Some of his recorded acts suggest that he can be good or evil for selfish reasons.
A common theme of Norse myths about Loki is that he often has malicious intentions and can also help solve the problems he helped create. Let’s take a closer look at some examples of Loki’s acts.
The Death of Baldr
This is one of Loki’s worst acts as a god.
Baldr’s mother made him invulnerable by making all things swear not to harm him. However, she didn’t include the mistletoe in the treaty.
Loki discovered this and tricked the blind god Hodr into shooting an arrow made of mistletoe at Baldr during the party to commemorate Baldr’s supposed invincibility.
Hodr unintentionally kills Baldr, and this act led to a chain of events that culminates in Ragnarök.
The Poetic Edda contains the Lokasenna, a poem showing how Loki went on an insult spree at a gathering of the gods.
It highlighted how Loki loved getting a reaction from others.
Another poem, the Þórsdrápa, shows how he used this manipulative trait to trick Thor into fighting the giant Geirrǫðr.
Cutting Sif’s Hair and Helping Rebuild Asgard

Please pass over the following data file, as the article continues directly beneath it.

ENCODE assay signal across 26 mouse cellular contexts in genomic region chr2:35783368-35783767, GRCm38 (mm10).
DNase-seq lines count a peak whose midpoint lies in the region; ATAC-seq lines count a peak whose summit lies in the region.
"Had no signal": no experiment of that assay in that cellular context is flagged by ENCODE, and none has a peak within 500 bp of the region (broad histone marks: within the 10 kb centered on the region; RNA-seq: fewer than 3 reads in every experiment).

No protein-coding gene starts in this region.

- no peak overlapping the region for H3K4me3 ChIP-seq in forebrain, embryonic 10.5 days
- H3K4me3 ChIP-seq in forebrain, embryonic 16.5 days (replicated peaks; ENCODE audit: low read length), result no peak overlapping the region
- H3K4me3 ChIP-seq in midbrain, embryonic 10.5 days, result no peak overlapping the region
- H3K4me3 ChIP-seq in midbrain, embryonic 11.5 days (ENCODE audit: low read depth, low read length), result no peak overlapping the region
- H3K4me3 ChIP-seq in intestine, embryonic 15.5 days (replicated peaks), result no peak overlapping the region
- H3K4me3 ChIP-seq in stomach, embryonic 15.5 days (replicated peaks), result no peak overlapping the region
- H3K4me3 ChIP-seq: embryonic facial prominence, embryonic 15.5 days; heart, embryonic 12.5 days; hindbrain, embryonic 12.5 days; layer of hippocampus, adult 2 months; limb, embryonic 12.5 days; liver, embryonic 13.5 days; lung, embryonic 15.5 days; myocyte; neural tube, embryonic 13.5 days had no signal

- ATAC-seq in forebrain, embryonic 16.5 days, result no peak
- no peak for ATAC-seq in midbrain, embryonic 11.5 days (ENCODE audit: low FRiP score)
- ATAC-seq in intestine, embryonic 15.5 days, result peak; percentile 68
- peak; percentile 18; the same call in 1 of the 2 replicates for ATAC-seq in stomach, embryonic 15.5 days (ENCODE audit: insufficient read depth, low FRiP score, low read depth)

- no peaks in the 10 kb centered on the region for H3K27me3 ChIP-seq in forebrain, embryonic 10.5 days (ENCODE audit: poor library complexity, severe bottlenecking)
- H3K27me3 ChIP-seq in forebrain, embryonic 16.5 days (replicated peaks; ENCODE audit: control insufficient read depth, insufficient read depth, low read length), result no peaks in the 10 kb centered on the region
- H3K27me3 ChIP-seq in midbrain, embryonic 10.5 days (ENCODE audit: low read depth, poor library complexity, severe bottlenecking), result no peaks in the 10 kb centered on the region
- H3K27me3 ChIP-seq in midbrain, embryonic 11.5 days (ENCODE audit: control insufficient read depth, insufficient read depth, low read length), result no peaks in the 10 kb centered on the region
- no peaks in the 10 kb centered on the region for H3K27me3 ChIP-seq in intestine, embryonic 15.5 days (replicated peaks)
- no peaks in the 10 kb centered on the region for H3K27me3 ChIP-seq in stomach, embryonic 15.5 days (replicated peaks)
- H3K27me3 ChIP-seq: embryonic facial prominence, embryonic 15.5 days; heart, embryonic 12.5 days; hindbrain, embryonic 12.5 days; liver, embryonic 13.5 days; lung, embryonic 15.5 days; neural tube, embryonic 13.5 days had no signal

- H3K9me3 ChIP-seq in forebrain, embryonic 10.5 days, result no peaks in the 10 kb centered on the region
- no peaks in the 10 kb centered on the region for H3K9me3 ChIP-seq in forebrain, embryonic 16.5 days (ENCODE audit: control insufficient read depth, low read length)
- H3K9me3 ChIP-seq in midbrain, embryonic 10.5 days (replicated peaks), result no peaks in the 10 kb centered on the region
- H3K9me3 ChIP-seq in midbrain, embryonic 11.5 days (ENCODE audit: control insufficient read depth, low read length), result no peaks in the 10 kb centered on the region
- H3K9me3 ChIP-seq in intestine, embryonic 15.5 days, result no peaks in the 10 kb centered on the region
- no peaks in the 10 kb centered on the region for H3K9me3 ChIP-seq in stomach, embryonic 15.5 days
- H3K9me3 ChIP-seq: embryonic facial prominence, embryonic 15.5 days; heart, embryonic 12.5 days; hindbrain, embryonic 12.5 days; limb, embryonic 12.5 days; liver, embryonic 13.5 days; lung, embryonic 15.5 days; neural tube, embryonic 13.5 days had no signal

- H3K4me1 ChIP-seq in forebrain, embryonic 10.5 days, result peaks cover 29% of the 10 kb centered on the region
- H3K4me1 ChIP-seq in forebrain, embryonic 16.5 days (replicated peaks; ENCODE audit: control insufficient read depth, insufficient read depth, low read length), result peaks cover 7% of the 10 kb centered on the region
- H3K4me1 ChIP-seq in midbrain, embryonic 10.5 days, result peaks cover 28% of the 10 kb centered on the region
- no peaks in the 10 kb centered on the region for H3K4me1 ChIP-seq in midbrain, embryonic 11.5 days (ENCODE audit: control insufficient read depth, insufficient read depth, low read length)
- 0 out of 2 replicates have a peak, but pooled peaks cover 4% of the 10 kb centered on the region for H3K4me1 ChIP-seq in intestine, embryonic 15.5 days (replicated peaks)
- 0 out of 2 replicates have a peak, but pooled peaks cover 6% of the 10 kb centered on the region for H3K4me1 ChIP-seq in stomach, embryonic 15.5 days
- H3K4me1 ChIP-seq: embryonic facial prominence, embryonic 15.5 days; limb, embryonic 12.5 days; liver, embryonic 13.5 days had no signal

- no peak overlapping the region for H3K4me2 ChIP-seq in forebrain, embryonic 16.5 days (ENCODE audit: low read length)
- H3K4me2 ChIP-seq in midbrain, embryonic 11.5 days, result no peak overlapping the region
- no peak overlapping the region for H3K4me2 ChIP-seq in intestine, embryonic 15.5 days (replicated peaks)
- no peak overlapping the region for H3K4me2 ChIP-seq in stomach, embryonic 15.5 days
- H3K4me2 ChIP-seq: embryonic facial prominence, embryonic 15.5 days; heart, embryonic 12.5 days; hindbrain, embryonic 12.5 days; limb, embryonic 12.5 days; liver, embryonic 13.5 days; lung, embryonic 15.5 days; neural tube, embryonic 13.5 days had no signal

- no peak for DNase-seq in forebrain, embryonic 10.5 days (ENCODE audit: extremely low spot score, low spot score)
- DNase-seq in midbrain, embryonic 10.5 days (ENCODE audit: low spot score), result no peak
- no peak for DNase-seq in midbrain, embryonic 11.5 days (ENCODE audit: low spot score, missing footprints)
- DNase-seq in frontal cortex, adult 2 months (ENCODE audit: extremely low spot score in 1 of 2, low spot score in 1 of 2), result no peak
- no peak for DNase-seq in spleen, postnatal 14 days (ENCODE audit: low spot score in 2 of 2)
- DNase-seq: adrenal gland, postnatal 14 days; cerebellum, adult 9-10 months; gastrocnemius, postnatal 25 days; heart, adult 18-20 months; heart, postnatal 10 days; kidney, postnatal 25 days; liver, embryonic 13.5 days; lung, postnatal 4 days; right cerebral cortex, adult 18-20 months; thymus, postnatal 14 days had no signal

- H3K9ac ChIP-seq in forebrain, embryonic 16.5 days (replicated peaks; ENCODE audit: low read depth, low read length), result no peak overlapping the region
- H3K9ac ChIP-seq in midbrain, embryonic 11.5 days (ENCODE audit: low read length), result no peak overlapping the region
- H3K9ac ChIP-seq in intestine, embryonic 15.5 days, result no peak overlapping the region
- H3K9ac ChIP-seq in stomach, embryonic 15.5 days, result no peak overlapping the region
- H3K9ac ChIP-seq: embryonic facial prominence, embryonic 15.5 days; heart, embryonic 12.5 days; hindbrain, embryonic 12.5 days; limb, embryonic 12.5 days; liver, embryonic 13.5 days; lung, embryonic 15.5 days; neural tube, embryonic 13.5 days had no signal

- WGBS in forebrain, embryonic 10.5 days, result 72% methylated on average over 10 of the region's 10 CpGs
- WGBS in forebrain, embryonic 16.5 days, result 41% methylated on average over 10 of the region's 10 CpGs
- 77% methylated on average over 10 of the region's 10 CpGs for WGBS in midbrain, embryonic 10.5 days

Loki maliciously cuts Sif’s hair but had it replaced with golden hair made by the black elves to avert problems with Thor.
When Asgard was destroyed, a giant was commissioned to renovate the gods’ abode, but he made some dangerous demands as remuneration — including the goddess Freyja.
Loki tricked the giant into missing the agreed deadline, which led to Freyja’s freedom.
These are some examples of why Loki is neither evil nor good.
In fact, many historical poems from the 9th-11th century show his problem-solving abilities and how he is a friend of the gods.
This is documented in poems like the Þórsdrápa, Húsdrápa, Haustlǫng, and the Ynglingatal.
Baldr’s death and other evil deeds come to the fore in later sources, suggesting that Loki may have been more good than evil at some point.
Also, see What Is Loki’s Symbol in Norse Mythology? to learn more.
Cinematic representations depict Loki as a sorcerer and enemy of the Aesir. His transformation from the offspring of a giant to a god remains unclear.